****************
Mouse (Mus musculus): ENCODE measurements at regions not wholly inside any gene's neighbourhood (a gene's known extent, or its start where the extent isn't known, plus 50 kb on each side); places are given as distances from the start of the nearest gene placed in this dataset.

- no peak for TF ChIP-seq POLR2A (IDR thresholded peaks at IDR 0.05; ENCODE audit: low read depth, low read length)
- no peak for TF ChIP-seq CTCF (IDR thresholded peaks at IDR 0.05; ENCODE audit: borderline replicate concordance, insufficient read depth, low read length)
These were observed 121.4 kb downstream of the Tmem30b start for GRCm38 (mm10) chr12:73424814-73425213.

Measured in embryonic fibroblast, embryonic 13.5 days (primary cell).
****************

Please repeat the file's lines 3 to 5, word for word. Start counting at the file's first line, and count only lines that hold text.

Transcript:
- no peak for TF ChIP-seq CTCF (IDR thresholded peaks at IDR 0.05; ENCODE audit: borderline replicate concordance, insufficient read depth, low read length)
These were observed 121.4 kb downstream of the Tmem30b start for GRCm38 (mm10) chr12:73424814-73425213.

Measured in embryonic fibroblast, embryonic 13.5 days (primary cell).